The United Nations Children’s Fund (UNICEF) said today it had airlifted emergency nutrition supplies and water equipment into Somalia, the country worst affected by a severe drought that has ravaged large swaths of the Horn of Africa, leaving an estimated 11 million people in need of humanitarian assistance.
UNICEF said in an update to the media that the supplies were delivered to Baidoa, a town in the Bay region of south-central Somalia, as part of the agency’s life-saving assistance for drought-affected children.
More than half a million children in Somalia are acutely malnourished and in urgent need of humanitarian assistance. Southern Somalia is the most affected area with 80 per cent of all malnourished children living there.
The delivered consignment of relief items included five tons of essential nutrition supplies, including therapeutic food and medicines to treat severely malnourished children, and equipment to supply clean water to a camp for displaced persons in Baidoa.
“Health supplies are also en route via Mogadishu, consisting of health kits with essential medicines to treat common childhood illnesses, such as respiratory tract infections, diarrhoea, minor injuries and worm infestation. The supplies are sufficient to treat up to 100,000 people over a period of three months,” said Rozanne Chorlton, UNICEF Representative for Somalia.
“We are ready to work anywhere in Somalia, provided we get unhindered access to reach the most vulnerable children in need,” she added.
Meanwhile, UNICEF Executive Director Anthony Lake, who is visiting Kenya, will at the weekend travel to the north-western district of Turkana, where malnutrition rates have risen dramatically and child mortality rates are above the emergency threshold, the agency’s spokesperson in Geneva, Marixie Mercado, told reporters.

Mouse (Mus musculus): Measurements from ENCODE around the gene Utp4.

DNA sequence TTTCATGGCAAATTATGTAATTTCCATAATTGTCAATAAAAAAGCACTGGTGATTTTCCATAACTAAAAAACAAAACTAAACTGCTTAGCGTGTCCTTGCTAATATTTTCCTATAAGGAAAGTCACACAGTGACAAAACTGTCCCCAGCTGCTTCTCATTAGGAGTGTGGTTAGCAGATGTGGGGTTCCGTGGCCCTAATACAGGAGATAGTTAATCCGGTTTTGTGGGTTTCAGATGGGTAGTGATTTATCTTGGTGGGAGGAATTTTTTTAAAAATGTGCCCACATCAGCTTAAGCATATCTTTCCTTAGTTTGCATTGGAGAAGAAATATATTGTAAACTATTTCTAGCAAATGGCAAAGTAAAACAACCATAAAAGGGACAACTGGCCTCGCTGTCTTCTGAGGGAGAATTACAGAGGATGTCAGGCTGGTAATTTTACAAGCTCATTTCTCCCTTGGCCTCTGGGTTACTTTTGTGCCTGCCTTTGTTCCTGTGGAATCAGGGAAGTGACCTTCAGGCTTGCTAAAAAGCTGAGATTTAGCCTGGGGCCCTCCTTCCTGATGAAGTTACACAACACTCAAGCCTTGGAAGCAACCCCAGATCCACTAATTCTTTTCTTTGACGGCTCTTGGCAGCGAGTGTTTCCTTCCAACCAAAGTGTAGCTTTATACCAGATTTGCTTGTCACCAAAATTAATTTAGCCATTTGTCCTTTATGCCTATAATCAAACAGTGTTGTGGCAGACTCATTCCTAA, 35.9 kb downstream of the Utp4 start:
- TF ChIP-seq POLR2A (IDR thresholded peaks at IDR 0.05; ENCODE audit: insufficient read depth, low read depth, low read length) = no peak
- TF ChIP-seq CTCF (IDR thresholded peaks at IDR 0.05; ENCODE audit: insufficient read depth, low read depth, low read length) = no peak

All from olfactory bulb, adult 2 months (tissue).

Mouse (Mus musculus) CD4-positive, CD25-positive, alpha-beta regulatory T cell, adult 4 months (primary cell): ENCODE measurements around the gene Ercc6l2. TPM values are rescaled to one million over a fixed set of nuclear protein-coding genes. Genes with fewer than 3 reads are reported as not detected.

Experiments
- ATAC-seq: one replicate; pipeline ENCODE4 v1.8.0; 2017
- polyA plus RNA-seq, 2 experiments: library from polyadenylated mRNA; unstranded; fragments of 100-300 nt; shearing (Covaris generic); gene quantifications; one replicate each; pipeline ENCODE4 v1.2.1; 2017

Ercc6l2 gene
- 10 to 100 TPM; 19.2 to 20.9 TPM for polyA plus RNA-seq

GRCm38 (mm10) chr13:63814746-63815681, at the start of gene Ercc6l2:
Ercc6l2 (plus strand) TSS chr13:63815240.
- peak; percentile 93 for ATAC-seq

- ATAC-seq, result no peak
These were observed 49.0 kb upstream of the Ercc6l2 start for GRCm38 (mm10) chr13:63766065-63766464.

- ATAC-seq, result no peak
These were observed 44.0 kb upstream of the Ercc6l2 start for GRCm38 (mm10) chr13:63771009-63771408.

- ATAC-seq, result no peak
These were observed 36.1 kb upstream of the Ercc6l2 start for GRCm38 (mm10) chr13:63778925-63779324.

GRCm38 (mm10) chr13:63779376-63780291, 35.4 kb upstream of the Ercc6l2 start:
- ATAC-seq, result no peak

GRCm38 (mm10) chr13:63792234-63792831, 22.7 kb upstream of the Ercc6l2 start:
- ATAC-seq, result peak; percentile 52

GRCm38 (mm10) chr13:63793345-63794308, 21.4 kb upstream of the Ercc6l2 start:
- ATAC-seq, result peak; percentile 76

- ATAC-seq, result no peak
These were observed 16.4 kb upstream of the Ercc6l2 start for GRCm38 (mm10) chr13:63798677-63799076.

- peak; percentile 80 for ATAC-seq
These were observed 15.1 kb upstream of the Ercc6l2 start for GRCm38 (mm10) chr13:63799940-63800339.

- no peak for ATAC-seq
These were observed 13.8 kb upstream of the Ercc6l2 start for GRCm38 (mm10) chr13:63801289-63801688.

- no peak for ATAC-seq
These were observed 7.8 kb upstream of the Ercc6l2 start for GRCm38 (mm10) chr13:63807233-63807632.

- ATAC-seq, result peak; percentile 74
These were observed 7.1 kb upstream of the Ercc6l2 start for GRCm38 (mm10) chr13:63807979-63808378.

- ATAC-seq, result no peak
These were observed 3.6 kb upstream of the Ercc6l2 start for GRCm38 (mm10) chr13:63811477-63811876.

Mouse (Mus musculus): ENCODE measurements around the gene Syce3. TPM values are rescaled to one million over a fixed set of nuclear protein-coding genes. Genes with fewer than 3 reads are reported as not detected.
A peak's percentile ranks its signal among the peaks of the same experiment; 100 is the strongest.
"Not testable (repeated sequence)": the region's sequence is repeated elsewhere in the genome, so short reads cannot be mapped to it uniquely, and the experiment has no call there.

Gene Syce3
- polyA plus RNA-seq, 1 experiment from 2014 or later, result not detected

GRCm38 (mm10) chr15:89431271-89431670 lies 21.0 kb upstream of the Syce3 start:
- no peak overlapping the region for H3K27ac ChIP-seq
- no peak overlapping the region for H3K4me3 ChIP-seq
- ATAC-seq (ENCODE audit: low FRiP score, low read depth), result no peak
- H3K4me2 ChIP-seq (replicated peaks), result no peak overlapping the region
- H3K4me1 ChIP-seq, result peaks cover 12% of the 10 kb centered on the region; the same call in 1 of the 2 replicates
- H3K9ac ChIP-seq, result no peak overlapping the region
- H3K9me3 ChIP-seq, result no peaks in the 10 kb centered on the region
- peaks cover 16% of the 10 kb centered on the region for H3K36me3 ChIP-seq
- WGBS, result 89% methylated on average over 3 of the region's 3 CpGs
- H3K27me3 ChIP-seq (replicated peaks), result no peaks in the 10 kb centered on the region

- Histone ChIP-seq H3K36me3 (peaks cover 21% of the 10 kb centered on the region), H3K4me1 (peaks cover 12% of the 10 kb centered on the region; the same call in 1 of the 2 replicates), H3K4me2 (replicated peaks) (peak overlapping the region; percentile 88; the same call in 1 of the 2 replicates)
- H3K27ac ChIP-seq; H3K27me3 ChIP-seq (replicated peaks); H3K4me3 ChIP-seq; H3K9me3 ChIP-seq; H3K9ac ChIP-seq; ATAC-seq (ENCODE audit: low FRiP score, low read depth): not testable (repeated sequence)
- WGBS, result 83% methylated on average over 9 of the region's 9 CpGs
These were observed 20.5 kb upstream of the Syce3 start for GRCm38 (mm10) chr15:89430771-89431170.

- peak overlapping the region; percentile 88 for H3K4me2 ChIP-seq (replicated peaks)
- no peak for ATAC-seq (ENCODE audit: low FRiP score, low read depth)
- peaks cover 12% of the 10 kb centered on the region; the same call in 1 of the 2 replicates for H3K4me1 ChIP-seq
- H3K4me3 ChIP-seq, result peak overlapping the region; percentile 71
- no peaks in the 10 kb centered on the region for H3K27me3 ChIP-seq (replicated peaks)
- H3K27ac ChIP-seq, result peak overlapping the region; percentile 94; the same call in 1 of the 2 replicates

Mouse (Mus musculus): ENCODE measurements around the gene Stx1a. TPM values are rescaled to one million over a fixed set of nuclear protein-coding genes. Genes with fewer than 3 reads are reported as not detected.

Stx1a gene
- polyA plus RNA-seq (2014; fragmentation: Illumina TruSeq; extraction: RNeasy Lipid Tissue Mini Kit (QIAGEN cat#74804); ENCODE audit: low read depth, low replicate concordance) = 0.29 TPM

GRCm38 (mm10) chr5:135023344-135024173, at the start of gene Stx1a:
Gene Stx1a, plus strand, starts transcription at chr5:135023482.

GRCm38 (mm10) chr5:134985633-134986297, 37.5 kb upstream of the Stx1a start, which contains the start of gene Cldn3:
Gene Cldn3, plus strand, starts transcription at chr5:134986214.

UNICEF is working with partners in all drought-affected areas of Kenya to scale up access to nutrition services and treatment, and to expand access to safe drinking water, education and protection.
The UN World Health Organization (WHO) said that a poor health care system in drought-affected areas of the Horn of Africa, low immunization coverage, population movements, lack of clean drinking water and poor sanitation have left people vulnerable to communicable diseases.
Health priorities included management of severe malnutrition, child illness and maternal health, immunization and waterborne disease control and treatment, according to Tarik Jasarevic, the WHO spokesperson in Geneva.
He said that the health sector was under-funded even as the need to scale up emergency health care to sick and severely malnourished children has risen.
In Ethiopia, WHO is supporting the training of health workers on the management of severe acute malnutrition and delivering inter-agency emergency health kits to the Government, UN agencies and non-governmental partners, Mr. Jasarevic said.
He noted that in Somalia as many as 413,000 children under the age of five would be reached during the ongoing “Child Health Days” in Somaliland. Mothers and children have been receiving polio, measles and tetanus toxoid vaccination, de-worming treatment and nutritional screening. The campaign will be extended to Puntland next week targeting 156,000 children.
A measles outbreak has been reported in the drought-affected Kenyan district of Mwingi and in the Dadaab camps that accommodate mainly Somali refugees, according to Mr. Jasarevic. WHO is conducting training for all district health teams and in refugee camps on the integrated disease surveillance and response, as well as emergency preparedness and response, he added.
UNICEF and WHO are preparing to launch a vaccination campaign along the Somali-Kenyan border and in the Dadaab refugee camps, Mr. Jasarevic said.